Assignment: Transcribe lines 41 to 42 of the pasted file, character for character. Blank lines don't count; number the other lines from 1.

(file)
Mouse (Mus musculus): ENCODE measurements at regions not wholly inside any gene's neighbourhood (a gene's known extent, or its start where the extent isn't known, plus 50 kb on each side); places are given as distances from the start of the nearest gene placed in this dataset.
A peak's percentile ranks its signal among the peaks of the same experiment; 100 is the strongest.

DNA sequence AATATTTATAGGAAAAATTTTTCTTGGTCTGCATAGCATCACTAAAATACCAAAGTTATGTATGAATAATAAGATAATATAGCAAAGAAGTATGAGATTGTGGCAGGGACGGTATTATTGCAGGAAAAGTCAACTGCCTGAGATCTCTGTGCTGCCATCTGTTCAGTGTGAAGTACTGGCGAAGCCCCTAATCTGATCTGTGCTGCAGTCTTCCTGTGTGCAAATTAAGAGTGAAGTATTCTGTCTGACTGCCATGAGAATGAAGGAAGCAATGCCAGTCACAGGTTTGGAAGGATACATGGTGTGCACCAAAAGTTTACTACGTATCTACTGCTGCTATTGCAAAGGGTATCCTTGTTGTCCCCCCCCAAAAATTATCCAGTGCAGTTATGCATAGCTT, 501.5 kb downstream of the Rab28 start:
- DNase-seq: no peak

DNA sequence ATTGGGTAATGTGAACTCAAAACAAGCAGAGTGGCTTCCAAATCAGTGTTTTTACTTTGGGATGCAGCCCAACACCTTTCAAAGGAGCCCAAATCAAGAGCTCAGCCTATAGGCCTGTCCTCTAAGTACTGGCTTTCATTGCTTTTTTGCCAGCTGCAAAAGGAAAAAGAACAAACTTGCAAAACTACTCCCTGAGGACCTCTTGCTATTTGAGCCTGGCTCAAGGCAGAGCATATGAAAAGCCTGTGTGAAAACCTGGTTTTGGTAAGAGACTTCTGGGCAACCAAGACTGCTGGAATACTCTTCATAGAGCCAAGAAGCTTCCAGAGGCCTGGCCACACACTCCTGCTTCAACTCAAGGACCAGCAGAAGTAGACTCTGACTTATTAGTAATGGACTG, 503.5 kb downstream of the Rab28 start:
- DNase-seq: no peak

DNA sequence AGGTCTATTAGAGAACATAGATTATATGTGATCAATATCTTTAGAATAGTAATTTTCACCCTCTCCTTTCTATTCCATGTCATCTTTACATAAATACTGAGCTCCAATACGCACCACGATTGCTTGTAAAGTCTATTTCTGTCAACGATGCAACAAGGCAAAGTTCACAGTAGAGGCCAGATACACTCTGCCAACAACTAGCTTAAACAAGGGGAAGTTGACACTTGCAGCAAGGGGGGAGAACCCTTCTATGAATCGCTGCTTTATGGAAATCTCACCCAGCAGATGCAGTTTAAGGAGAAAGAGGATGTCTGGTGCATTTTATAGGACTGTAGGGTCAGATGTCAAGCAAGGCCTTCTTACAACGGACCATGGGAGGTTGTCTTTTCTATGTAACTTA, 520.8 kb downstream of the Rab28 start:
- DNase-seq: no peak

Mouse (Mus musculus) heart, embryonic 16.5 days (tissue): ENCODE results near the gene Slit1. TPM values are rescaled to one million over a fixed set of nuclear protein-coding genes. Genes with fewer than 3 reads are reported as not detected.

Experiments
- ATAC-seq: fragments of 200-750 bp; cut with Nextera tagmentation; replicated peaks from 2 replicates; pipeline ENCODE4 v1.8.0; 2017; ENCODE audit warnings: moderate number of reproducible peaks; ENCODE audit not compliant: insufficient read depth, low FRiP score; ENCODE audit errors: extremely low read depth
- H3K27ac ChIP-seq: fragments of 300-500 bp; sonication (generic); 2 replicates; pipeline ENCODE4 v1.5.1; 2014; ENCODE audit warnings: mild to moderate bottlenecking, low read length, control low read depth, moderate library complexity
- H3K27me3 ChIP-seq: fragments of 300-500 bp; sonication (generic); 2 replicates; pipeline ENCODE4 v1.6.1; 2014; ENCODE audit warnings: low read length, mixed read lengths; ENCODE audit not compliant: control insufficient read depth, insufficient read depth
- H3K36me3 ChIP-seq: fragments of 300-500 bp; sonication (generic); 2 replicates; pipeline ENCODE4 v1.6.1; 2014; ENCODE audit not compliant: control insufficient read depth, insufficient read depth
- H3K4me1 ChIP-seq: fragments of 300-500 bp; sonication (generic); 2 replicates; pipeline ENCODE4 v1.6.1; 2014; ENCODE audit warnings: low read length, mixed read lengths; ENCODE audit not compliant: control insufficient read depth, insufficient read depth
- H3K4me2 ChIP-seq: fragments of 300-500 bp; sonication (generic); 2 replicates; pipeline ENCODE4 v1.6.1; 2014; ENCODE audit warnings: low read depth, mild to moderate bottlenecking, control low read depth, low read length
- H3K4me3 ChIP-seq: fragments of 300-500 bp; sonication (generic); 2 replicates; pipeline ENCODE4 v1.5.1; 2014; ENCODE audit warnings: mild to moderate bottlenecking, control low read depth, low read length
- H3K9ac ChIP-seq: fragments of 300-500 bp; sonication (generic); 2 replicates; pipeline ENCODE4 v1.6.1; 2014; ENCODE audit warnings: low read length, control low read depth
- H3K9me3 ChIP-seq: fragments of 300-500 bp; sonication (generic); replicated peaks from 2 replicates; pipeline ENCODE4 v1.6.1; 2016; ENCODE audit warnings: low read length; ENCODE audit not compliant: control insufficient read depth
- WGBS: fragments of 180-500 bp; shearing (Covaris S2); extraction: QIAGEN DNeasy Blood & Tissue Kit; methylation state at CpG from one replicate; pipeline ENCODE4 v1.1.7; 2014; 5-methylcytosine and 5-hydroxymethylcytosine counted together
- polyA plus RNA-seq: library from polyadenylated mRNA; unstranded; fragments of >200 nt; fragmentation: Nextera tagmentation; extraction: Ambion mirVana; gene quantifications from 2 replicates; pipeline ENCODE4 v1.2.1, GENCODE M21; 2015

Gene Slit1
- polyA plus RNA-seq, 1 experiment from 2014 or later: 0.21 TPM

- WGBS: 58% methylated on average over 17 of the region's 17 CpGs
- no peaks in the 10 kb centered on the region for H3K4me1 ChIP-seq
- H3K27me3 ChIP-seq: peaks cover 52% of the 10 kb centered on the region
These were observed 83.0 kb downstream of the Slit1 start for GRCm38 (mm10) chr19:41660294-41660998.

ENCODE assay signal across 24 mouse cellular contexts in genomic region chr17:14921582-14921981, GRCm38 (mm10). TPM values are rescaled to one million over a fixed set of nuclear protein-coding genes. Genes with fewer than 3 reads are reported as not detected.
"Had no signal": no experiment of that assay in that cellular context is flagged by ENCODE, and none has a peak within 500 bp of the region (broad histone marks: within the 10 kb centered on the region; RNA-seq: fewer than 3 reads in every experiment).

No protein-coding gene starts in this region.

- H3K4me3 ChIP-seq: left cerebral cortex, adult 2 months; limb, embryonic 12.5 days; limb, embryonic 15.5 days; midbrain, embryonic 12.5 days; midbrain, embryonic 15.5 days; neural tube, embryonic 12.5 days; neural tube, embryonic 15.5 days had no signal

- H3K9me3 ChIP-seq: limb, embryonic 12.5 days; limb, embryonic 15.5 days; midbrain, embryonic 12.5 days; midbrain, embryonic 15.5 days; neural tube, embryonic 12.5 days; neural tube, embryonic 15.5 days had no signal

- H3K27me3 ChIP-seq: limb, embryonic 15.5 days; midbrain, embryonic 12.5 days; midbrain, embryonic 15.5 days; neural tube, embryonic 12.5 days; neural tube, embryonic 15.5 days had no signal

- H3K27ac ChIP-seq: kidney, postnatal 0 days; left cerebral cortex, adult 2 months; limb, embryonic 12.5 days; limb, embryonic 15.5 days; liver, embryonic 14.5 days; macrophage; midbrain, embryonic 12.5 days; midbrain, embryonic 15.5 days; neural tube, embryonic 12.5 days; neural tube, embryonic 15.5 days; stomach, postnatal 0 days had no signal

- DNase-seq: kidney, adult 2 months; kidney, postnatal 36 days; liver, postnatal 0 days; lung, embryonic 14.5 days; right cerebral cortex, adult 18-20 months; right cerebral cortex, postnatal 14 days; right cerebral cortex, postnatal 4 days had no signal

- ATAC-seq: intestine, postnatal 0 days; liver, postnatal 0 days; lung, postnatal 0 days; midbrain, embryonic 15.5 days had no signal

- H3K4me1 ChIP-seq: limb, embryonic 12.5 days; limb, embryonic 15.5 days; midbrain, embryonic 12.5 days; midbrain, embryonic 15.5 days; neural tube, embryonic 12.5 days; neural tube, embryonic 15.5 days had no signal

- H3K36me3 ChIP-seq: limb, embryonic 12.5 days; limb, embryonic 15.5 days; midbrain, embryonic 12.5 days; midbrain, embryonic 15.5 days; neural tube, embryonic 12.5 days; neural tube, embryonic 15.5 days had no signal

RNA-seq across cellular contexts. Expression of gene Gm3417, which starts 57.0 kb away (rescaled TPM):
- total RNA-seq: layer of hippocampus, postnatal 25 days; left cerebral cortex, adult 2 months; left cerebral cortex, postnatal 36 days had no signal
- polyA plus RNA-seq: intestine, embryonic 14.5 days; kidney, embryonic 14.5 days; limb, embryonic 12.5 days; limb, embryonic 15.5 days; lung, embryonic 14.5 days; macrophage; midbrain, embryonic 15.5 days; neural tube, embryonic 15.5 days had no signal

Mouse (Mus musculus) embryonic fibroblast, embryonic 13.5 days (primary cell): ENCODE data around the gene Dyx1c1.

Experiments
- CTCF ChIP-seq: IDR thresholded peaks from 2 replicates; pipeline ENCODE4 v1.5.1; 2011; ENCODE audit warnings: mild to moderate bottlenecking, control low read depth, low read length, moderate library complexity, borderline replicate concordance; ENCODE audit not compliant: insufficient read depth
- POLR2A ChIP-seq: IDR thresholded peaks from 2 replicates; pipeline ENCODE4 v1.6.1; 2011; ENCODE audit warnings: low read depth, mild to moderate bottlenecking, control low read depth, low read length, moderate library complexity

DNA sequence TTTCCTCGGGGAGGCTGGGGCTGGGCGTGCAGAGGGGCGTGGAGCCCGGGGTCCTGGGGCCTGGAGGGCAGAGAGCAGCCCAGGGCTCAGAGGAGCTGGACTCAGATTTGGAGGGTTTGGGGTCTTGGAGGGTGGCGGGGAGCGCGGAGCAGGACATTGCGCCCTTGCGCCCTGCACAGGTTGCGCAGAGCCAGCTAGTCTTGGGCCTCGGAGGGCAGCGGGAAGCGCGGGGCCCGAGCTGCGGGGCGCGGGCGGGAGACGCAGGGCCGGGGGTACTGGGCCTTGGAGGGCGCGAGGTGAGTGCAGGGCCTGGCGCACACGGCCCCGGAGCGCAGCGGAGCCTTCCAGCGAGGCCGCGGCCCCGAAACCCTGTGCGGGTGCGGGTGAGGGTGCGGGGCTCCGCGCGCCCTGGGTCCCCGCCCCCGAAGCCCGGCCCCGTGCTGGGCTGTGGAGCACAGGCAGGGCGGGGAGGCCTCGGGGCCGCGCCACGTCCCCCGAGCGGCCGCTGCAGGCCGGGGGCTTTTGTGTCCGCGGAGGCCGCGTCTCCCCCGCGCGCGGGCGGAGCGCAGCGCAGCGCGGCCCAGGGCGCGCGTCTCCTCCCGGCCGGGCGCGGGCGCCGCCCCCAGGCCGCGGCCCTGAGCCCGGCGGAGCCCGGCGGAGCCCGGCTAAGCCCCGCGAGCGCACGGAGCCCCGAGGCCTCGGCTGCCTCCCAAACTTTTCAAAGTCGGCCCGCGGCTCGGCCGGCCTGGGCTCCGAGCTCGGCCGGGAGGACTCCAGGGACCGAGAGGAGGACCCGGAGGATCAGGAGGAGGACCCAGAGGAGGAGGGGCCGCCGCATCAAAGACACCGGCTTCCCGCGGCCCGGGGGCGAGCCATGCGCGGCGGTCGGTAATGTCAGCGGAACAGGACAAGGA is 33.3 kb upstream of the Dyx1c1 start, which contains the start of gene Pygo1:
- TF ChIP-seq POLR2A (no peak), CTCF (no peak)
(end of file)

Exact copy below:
- polyA plus RNA-seq: intestine, embryonic 14.5 days; kidney, embryonic 14.5 days; limb, embryonic 12.5 days; limb, embryonic 15.5 days; lung, embryonic 14.5 days; macrophage; midbrain, embryonic 15.5 days; neural tube, embryonic 15.5 days had no signal

Mouse (Mus musculus) embryonic fibroblast, embryonic 13.5 days (primary cell): ENCODE data around the gene Dyx1c1.